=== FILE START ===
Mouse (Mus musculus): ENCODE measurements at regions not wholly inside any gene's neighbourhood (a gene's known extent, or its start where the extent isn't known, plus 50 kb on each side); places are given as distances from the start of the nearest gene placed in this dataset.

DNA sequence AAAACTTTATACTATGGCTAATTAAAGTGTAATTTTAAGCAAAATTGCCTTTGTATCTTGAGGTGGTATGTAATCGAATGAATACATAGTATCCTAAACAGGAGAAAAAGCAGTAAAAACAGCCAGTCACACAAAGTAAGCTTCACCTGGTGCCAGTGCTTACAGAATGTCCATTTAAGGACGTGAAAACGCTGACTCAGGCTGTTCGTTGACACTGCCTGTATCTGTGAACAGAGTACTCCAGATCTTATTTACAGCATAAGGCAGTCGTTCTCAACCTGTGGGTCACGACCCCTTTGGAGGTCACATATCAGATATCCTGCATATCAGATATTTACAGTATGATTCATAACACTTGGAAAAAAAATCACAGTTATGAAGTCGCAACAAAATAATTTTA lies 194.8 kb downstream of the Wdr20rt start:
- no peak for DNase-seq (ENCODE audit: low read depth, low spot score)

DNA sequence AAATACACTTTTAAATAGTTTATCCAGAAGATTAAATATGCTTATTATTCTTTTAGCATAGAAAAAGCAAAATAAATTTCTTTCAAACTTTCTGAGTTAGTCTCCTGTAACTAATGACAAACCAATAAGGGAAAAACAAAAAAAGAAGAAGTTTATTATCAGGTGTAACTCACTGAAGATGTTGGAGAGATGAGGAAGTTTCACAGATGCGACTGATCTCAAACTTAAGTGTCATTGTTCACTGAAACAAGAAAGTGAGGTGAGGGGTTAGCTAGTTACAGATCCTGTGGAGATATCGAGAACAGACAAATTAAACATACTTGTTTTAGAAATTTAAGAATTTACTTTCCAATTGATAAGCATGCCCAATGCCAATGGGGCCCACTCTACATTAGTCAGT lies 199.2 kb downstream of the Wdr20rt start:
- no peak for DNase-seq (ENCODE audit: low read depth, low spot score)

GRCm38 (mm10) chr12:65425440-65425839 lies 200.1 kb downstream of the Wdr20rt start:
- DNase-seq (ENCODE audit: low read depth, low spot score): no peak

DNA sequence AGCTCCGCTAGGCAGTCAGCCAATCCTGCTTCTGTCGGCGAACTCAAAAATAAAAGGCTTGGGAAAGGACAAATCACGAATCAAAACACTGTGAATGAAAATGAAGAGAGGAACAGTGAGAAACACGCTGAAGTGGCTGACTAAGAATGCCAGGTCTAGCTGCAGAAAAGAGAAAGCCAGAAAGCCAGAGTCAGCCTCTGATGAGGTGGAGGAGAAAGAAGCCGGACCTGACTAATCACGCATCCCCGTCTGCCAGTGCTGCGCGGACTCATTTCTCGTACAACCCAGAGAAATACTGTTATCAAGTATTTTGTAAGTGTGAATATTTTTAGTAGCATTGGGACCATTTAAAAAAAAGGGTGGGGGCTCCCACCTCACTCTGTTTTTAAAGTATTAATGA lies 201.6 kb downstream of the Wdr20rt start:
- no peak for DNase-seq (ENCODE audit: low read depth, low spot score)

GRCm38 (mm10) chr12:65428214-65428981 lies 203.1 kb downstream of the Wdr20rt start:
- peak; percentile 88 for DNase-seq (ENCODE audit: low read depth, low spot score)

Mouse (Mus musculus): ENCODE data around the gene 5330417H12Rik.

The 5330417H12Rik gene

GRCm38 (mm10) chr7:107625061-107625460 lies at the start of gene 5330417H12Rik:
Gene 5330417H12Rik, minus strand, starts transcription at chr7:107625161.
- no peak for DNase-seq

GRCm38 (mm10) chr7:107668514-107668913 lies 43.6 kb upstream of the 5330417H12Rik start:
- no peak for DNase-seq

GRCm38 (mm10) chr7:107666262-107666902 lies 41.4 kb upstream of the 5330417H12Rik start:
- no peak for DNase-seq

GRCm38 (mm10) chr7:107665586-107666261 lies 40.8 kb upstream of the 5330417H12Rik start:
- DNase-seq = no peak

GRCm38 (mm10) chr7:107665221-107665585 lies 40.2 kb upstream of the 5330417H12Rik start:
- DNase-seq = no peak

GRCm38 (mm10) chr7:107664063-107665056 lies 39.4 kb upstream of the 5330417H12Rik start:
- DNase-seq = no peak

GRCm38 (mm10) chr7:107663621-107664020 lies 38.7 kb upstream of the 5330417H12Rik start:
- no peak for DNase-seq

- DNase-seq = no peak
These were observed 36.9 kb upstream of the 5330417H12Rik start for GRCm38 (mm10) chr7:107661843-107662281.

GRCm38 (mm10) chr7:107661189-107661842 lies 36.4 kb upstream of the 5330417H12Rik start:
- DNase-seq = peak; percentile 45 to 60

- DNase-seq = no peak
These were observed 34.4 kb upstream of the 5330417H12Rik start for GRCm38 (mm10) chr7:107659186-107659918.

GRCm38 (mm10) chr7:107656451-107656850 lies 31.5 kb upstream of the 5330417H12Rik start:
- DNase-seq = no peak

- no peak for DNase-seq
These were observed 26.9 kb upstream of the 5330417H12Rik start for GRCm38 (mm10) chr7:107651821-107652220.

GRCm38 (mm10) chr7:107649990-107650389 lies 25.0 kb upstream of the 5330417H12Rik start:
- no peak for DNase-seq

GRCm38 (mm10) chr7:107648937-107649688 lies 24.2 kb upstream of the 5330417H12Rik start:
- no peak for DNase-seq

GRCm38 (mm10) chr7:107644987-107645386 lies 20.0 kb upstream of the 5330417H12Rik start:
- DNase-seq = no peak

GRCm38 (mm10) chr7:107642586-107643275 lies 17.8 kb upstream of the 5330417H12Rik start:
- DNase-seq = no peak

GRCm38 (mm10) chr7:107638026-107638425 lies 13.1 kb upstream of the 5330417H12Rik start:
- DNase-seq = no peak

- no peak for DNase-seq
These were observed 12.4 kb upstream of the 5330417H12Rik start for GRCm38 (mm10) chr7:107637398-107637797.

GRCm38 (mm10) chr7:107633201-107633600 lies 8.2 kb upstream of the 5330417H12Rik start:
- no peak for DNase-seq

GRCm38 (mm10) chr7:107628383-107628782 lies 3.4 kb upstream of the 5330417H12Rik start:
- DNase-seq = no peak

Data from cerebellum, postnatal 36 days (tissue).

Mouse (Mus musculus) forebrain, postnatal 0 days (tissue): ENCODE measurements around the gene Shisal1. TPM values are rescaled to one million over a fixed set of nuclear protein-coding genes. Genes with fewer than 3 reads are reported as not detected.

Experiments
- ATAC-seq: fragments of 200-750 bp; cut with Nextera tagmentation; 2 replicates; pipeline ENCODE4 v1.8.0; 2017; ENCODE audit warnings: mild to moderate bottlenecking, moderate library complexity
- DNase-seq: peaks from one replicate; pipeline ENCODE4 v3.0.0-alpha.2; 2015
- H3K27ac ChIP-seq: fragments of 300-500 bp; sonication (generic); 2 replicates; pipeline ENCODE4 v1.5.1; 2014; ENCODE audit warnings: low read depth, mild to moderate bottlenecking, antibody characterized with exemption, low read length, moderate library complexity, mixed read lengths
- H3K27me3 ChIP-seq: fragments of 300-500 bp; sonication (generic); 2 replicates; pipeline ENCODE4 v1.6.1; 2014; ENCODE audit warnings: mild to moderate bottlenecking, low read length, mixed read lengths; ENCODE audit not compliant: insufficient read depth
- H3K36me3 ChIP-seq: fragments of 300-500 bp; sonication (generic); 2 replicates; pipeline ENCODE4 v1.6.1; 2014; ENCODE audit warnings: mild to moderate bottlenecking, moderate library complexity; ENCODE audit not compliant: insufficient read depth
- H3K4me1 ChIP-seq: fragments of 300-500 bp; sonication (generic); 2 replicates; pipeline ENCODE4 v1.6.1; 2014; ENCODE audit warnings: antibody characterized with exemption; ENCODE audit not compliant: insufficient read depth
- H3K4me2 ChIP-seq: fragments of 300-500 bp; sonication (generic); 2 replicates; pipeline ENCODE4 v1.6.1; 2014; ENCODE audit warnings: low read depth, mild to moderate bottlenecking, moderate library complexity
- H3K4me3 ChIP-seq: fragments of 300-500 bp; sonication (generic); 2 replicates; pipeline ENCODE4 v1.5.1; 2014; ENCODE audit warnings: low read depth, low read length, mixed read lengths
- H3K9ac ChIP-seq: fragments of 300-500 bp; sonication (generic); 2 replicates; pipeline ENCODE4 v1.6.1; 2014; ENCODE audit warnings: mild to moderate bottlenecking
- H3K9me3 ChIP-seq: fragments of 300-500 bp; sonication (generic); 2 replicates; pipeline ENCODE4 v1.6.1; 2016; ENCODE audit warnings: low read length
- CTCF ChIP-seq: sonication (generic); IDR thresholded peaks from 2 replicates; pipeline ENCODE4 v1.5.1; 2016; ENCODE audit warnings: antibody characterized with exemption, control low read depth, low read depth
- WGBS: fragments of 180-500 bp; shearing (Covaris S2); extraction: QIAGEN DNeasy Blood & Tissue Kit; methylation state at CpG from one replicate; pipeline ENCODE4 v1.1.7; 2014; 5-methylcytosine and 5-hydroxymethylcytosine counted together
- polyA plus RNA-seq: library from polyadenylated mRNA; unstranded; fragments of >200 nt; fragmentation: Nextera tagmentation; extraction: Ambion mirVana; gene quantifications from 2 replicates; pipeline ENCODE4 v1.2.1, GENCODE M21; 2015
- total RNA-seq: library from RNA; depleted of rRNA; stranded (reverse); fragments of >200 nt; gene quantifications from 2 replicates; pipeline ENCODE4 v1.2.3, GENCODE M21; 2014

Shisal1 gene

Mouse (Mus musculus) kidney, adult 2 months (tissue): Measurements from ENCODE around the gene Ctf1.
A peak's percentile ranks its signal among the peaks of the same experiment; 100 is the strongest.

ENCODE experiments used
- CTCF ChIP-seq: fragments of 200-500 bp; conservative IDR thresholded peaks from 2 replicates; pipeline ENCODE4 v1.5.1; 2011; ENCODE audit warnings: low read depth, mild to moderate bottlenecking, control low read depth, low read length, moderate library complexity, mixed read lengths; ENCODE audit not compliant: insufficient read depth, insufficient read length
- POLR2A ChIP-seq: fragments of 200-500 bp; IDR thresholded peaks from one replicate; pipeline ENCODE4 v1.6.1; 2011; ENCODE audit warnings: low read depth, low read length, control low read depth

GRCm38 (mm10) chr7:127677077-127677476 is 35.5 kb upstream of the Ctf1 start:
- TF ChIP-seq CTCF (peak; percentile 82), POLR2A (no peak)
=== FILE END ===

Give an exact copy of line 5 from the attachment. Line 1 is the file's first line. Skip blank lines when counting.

- no peak for DNase-seq (ENCODE audit: low read depth, low spot score)